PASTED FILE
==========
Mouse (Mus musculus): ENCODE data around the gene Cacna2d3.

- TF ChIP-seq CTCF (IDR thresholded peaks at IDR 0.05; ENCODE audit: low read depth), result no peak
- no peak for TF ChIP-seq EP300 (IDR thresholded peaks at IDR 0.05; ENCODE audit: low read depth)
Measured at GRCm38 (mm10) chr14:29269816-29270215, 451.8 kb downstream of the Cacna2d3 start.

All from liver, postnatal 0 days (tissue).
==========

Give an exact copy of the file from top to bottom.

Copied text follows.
Mouse (Mus musculus): ENCODE data around the gene Cacna2d3.

- TF ChIP-seq CTCF (IDR thresholded peaks at IDR 0.05; ENCODE audit: low read depth), result no peak
- no peak for TF ChIP-seq EP300 (IDR thresholded peaks at IDR 0.05; ENCODE audit: low read depth)
Measured at GRCm38 (mm10) chr14:29269816-29270215, 451.8 kb downstream of the Cacna2d3 start.

All from liver, postnatal 0 days (tissue).